It’s that easy for me to slip into trying to hunt down where I placed a game, where I might have left it. Before long, I’ve found the game — after displacing the contents of at least half the room — and I’m playing it again. But not because I actually want to or like to revisit some nostalgic locale. No, it’s because I have more achievements to get. Things I have to do. It’s a dangerous drive to pick back up. Sometimes it can lead to surprises, hidden areas. Half-forgotten memories. Other times, it’s 20 hours later worth of playing and the realization that, yes, I stopped trying to get this same achievement the first time for this very reason. Too hard.
Sometimes, that’s enough. I can just think back to frustration of trying to get the extra points, into the secret area, and stop myself. I can think about the hours spent repeating the same few steps, watching the same annoying cut-scene over and over and over. That often works. But not always. And not with games where I know the actual gameplay is not hard, is not actually very challenging. I would just have to invest more time into the game. In this case, I was thinking about Too Human.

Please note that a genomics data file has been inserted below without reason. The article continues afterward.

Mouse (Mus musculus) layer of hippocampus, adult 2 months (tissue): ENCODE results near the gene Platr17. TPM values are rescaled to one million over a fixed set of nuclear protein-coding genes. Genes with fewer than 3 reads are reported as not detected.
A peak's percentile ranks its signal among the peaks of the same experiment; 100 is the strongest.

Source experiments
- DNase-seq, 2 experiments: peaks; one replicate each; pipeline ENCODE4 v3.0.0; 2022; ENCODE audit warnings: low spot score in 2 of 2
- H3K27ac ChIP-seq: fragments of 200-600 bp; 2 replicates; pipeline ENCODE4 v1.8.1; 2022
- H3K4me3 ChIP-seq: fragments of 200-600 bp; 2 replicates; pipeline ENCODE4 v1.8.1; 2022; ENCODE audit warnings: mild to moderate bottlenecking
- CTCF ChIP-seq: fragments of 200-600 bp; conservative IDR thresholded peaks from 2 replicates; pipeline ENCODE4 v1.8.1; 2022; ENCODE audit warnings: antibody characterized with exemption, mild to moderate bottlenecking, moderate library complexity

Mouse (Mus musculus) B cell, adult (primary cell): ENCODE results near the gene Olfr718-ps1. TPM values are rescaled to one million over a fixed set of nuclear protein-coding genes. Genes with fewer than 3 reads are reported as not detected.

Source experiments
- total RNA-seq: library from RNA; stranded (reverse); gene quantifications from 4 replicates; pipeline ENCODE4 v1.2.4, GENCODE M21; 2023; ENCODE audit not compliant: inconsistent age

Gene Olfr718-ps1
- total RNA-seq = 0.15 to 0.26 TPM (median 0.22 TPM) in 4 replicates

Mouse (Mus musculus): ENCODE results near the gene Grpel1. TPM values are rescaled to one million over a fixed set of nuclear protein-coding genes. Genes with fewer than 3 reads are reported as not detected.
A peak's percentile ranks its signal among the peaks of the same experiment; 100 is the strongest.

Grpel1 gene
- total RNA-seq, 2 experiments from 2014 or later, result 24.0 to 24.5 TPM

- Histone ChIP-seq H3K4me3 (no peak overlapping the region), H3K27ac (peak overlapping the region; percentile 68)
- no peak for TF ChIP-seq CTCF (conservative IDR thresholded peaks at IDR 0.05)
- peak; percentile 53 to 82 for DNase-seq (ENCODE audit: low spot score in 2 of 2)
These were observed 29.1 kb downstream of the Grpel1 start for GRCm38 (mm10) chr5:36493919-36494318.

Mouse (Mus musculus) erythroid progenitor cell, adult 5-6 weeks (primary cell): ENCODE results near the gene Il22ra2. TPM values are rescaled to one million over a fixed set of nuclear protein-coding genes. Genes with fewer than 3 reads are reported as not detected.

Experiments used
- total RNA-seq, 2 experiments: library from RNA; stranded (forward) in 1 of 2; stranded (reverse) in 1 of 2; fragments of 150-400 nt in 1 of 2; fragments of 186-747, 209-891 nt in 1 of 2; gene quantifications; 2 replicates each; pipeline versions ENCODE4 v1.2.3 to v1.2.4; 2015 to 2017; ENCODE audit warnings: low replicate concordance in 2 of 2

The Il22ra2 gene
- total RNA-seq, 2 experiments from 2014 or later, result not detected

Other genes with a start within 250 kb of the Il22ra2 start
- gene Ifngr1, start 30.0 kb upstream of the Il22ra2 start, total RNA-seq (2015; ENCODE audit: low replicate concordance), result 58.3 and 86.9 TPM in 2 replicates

I’m not going to argue that it is a good game. It isn’t. The story stops abruptly and only really comes together if squint at it from a distance. The fact that you can, as was demonstrated by a friend of mine, “close your eyes, waggle the sticks and you win” did very endear it to most people. Nearly everyone disliked the game for one reason or another. I’m not even excepting myself from that list. I actively dislike it too. But, and here is why it is important, it was my first Xbox 360 game to be played under my own profile.